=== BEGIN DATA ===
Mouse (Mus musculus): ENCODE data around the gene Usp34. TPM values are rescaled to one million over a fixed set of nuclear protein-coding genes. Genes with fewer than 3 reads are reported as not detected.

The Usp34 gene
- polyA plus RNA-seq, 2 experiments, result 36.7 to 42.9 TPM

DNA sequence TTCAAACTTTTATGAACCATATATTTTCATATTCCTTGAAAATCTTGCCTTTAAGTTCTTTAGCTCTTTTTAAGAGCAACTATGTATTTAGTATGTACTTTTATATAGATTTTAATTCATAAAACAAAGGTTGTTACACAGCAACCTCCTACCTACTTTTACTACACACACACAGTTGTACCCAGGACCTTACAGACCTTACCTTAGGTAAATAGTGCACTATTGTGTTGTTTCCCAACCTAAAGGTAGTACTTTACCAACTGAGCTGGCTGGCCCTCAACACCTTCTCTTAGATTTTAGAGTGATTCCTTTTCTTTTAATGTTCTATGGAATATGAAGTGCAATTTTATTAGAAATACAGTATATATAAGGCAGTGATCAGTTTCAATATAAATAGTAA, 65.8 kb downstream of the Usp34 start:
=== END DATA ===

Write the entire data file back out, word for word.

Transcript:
Mouse (Mus musculus): ENCODE data around the gene Usp34. TPM values are rescaled to one million over a fixed set of nuclear protein-coding genes. Genes with fewer than 3 reads are reported as not detected.

The Usp34 gene
- polyA plus RNA-seq, 2 experiments, result 36.7 to 42.9 TPM

DNA sequence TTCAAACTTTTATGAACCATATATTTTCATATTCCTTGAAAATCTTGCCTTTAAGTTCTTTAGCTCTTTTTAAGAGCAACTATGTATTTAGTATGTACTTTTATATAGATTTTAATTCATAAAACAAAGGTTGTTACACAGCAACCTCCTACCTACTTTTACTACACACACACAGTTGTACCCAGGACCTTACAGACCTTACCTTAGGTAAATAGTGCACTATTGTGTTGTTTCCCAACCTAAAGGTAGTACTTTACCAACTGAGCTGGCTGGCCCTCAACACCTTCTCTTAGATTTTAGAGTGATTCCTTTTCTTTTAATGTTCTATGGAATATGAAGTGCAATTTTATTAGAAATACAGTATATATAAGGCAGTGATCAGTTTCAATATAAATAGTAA, 65.8 kb downstream of the Usp34 start: